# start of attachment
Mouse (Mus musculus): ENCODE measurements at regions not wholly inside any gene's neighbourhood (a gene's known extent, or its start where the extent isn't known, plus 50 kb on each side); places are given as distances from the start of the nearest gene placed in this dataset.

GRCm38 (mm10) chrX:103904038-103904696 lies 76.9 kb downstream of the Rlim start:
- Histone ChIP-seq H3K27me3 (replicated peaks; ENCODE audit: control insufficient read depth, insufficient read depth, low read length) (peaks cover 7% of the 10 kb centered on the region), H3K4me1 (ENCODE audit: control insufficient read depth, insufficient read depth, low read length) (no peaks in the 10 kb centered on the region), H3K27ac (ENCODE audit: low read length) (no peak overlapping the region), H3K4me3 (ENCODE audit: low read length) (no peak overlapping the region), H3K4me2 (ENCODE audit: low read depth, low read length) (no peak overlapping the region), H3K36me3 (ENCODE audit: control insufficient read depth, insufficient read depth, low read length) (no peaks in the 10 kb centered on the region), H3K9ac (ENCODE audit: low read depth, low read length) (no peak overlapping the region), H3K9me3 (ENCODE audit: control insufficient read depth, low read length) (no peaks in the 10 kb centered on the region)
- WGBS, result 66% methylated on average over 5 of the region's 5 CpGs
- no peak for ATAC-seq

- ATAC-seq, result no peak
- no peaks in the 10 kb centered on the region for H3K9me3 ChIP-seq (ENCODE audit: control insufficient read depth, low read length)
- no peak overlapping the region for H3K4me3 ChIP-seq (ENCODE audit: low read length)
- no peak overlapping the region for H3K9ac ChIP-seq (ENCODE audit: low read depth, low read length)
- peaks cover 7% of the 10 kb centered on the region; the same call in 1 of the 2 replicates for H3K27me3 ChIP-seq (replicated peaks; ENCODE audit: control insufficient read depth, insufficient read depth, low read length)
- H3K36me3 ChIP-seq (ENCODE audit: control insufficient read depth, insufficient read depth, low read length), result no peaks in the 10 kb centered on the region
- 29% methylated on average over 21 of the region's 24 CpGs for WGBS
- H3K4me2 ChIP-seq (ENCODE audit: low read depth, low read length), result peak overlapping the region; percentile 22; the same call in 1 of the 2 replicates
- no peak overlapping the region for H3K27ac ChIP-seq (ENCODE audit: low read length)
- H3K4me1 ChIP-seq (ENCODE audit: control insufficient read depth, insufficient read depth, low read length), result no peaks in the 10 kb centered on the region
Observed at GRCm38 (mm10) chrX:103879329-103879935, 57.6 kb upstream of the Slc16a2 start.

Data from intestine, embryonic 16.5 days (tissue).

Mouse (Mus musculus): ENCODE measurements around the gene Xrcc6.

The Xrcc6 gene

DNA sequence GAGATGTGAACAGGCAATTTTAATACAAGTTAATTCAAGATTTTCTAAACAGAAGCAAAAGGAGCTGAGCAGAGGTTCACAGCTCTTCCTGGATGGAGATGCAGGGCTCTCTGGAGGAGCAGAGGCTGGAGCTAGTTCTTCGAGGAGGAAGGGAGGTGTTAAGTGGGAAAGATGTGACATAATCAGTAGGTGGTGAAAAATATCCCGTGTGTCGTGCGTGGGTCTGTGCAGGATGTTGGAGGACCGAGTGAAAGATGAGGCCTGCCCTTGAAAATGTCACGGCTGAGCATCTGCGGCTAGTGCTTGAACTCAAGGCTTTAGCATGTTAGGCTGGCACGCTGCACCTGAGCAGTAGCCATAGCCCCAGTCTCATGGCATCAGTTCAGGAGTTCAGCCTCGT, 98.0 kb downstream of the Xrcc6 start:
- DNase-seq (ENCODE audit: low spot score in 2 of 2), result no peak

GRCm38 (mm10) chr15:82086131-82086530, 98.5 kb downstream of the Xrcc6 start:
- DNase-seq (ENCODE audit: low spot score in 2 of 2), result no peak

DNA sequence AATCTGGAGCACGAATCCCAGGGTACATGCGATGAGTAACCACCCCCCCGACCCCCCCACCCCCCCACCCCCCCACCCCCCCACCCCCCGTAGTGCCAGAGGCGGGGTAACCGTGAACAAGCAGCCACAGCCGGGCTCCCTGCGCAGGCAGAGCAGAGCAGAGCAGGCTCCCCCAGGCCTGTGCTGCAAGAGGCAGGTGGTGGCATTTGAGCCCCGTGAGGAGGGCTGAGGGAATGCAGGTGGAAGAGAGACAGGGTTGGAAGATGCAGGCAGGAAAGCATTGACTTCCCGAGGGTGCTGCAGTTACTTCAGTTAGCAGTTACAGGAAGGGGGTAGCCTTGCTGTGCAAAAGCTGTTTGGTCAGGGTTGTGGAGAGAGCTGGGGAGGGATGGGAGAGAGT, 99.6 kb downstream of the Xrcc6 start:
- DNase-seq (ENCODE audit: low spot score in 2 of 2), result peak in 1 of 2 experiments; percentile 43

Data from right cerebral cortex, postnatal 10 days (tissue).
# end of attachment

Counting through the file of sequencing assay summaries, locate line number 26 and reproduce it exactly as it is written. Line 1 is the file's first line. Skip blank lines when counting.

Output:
Data from right cerebral cortex, postnatal 10 days (tissue).